I started into curling in my late teens first by watching and than volunteering with different events. When I was younger I didn’t have many friends in school and was very shy. I started curling of and on in my home community in parts of junior and high school in my home community of O’Leary eventually graduating and being home and always wanted to wtch events. Few years after grauduating moved to Summerside and didn’t curl first year but that first year I was around the club and the club had a couple national events that year and meant some great friends still today friends with. Next year starting curling and at one of the events was asked if I be interested in doing some livescoring for some events and this is where things started getting busy and loved doing it. From provincials to some national events cashspiels I would spend my free time going throughout province helping out even some outside PEI and still do it and loving and it’s brought to different events in the maritime and country with some help to watch. Sovereign meeting some many people I have been more confident and willing to help out wherever. Even though not curling more due to be busy with a job that many have helped me get took me awhile b3cause of some learning issues and being busy scoring and watching. Love the game and will continue to help out and go watch wherever. Thanks. Amanda Bulger Summerside, Prince Edward Island

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Le curling, c’est l’amour

Our story goes back to 2002.
I started my curling journey in 1998 at Sydenham Community Curling Club in Wallaceburg ON. I felt an immediate sense of community and instantly fell in love with the game. The club is well known for The Crazy Legs bonspiel. It has drawn attention for over 40 years and is one of the most popular bonspiels for men in Southwestern Ontario. It was there that I met my future husband. As fate would have it, he received a last-minute call asking if he wanted to fill in for someone who had to cancel. He had recently moved to London from the East Coast and had no idea where Wallaceburg was, but he agreed to go. Thank you fate. Thank you curling.
We are celebrating 20 years of marriage this summer. Curling took a backseat over the years while we raised our family. Three kids in competitive sports made for less time on the ice for us. While we couldn’t play as often (a bonspiel here and there), we enjoyed attending any and all events in our city of London ON including The Scotties, The Brier, The Continental Cup, and most recently the STOH-Tankard event in our neighboring community of Dorchester. Three years ago, we were finally able to get back to the sport that brought us together, now playing out of Highland Community Curling Club. I didn’t realize how much I missed it. Our competitive personalities were back, ignoring all of the aches and pains that come with age! Curling is known for its sense of community, belonging and camaraderie. A bad game still ends well as teams gather for beverages and conversation. Friendships are made, and if you are lucky, you may just find your person.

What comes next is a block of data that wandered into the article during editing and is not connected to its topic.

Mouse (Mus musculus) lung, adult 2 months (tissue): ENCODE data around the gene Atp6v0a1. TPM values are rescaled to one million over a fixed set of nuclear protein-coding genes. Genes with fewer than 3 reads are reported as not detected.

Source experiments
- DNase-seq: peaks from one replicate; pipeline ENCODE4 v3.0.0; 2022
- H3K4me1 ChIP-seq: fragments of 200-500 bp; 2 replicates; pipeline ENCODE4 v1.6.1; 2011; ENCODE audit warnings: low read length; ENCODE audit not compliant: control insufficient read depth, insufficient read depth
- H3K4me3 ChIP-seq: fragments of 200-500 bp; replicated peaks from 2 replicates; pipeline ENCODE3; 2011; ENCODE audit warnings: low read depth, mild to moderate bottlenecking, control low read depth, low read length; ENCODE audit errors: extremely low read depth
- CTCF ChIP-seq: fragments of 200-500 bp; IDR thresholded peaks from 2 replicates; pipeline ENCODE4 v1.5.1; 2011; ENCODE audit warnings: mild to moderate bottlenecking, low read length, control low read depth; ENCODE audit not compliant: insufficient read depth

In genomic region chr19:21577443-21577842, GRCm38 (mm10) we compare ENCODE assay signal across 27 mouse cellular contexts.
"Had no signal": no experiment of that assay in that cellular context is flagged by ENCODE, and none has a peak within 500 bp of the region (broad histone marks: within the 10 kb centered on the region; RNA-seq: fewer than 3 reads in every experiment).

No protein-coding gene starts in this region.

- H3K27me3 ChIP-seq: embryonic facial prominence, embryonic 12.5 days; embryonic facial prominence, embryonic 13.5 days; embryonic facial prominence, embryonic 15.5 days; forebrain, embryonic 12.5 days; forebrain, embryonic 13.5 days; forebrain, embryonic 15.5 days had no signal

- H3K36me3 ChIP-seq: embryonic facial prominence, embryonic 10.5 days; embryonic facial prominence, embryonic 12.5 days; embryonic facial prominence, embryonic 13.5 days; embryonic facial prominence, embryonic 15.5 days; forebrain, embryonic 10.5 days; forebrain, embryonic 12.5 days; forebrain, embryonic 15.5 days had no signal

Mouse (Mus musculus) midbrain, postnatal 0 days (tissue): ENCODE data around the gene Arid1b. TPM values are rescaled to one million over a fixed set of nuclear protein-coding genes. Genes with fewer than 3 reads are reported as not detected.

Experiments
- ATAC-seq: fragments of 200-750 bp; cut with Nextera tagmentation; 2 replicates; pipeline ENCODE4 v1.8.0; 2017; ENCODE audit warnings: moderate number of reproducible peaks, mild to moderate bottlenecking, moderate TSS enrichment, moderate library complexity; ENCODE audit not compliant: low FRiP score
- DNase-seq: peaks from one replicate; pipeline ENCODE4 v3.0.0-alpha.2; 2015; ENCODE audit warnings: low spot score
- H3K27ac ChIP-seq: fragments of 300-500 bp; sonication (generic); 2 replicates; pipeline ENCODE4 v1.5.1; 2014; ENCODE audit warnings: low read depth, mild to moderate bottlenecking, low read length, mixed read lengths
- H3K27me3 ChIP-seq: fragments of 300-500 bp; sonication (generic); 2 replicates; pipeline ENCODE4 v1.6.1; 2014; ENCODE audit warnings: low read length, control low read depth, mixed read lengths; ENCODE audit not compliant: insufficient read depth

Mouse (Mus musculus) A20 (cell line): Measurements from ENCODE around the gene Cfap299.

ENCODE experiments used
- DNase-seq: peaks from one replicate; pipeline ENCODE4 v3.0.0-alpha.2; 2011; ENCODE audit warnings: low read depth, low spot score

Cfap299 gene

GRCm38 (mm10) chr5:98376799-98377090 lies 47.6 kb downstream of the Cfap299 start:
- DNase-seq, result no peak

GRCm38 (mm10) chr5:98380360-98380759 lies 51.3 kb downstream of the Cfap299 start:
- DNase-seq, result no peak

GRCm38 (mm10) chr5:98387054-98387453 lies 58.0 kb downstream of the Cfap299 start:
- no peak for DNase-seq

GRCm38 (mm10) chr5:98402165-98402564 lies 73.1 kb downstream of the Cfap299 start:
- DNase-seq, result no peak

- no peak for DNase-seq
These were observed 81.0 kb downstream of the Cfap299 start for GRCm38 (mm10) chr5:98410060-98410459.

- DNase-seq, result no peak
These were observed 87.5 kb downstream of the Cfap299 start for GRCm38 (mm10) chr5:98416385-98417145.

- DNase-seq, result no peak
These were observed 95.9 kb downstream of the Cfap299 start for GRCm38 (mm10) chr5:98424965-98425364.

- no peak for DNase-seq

I have a shirt that simply says “curling” with a heart and a curling stone decal. It has two meanings for me: The love of the game, and a reminder of this great sport that brought my husband and I together.

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Une nouvelle curleuse dans la maison

New curler in the house.

My parents were avid curlers. There wasn’t much else to do in Baie Comeau on the wintery north shore of the St. Lawrence in the 1960s. Copper bas-relief plaques of curlers delivering rocks decorated our house, evidence of their participation in regional bonspiels. Their occasional weekends away (we children were farmed out to non-curling parents) were a paradox to me. Much excitement preluded their road trips, signaling good times ahead, but their return was often subdued, whether they won or not. As an adult, I realized their quiet re-entry reflected good times socializing after the games rather than their standing in the bonspiels.

As a child, my memories of watching them on the ice were of boredom and the flappity flap of corn brooms while one adult yelled at the other adults. Their strange, heavy-knit sweaters with crossed brooms on the back only appeared on curling days. I didn’t see the game’s attraction and wondered what allure this practice of throwing rocks with handles on what could have been a perfectly good skating rink held.

My history in sports is limited. As a teenager, I was a strong swimmer (including across Lake Memphremagog one summer camp year) and had a brief interest in badminton. In my twenties, I spent a couple of years learning how to downhill ski at Alta, Utah, and much later, tried cross-country skiing in Canmore. Alberta. There, I had a glimpse of my future when a teenage employee at the Nordic Centre excitedly announced to everyone in the ticket purchase line that I now qualified for their senior rate! I didn’t feel the same joy when I slipped my ID back into my pocket. I had just turned fifty and was under the mistaken assumption I still had 15 years to go. While he processed my pass, I glimpsed my future: Thursdays at Shoppers Drug Mart, early bird specials, winter in Arizona or Florida, eating at 5 p.m., and adding aches and pains to the conversational mix.

Fast forward two more decades, and here I am, a novice curler in Ottawa who couldn’t be happier than when I’m on the ice.
My move back to Ontario after years of enjoying the beauty of Alberta reflected my new status as a grandparent. I continued my corporate career and was lucky to work remotely for several years before Covid made it a norm. I dabbled in orienteering, mainly to discover great places to enjoy nature but used my busy career and eventual switch to contract work as an excuse not to do much exercise except walking.
Things changed in 2022 when I became one of the five women in Canada diagnosed with breast cancer every year. Playing the lottery was never my interest, but here I was, a winner.